It is rightly pointed out that our society today is overflowing with broken homes where children are not residing with both parents in a common household.  (This is not an argument in favor of further altering marriage, but a clarion call to rebuild the family as it should be – father, mother and children together.)  One of the many undesirable effects of this is that now the government must be more involved than ever in the lives of children.  Courts assume greater and greater responsibility for children’s welfare the more our marriage culture crumbles.  For anyone desiring less government intrusion in their lives, this alone should be a great reason to encourage a return to a child-oriented view of marriage.

NR:  “Our culture already lays too much stress on marriage as an emotional union of adults and too little on it as the right environment for children.  Same-sex marriage would not only sever the tie between marriage and procreation; it would, at least in our present cultural circumstances, place the law behind the proposition that believing that tie should exist is bigoted.”

As NR goes on to say to those who object that it is unfair to tie marriage to procreation,
“Harm, if any, to the feelings of same-sex couples is unintentional:  Marriage, and its tie to procreation, did not arise as a way of slighting them.” 

Marriage must not be required to morph into an expression of the ever-changing feelings of society. A married father and mother is what our children need and deserve and what we are obligated by God to give them to the very best of our ability.  We know this is God’s perfect and loving plan for humanity because Christ Himself came to us as a child, born into a home with a father and a mother.  God has unequivocally declared the family unit to be holy and worthy.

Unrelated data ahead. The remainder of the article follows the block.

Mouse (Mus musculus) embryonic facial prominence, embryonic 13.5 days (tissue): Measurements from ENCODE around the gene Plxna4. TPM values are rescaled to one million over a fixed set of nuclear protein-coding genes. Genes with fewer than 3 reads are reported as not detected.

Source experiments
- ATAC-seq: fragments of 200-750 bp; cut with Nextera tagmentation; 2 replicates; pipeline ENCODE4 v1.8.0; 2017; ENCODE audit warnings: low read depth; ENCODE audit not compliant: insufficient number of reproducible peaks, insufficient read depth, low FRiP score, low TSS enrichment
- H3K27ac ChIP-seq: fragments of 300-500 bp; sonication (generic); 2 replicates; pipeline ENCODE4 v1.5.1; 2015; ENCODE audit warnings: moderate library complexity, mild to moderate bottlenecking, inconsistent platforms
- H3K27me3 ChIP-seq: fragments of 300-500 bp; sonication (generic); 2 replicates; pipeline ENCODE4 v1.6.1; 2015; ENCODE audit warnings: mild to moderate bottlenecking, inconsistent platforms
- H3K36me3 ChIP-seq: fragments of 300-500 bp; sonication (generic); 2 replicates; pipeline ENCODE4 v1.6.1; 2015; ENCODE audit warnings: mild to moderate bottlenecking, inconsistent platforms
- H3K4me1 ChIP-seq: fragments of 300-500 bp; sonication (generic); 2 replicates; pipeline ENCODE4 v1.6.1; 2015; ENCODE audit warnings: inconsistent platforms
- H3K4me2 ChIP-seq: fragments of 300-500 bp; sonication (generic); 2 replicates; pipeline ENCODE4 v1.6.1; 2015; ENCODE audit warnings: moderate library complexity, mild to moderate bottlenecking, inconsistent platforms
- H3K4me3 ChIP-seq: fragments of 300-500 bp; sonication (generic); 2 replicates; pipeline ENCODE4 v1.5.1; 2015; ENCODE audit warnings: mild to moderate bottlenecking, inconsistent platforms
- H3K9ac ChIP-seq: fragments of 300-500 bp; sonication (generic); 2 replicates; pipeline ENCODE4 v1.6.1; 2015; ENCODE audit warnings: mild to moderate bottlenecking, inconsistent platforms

Finally, the truth the marriage remodelers least want to hear is that redefining marriage to accommodate same-sex couples would require accommodating nearly every other conceivable partnership or group.

NR:  “The argument that same-sex marriage cannot be justified without also, in principle, justifying polygamy and polyamory infuriates many advocates of the former.  There is, however, no good answer to the charge; and the arguments and especially the rhetoric of same-sex marriage proponents clearly apply with equal force to polygamy and polyamory.”

“Legal recognition of same-sex marriage would make the countervailing norms, and the public policy of marriage itself, incoherent.  The symbolic message of inclusion for same-sex couples – in an institution that makes no sense for them – would be coupled with another message:  that marriage is about the desires of adults rather than the interests of children.”

Exactly.  Serving the good of the next generation has become almost passé in our culture that lives for self-satisfaction, pleasure and immediate gratification.  It’s why we are so willing to justify the killing of our babies in the womb.  We have forgotten that the focus of our lives as adults should be those to come after us along with those who already surround us looking for guidance and protection.  We think too little of the future and too much of the present.

NR:  “If our understanding of marriage changes in this way, so much the worse for the future.”

You'll want to read this excellent article in its entirety.  I don’t know how the lawyers defending marriage in court are arguing their case, but I sincerely hope they read this astute analysis and take copious notes.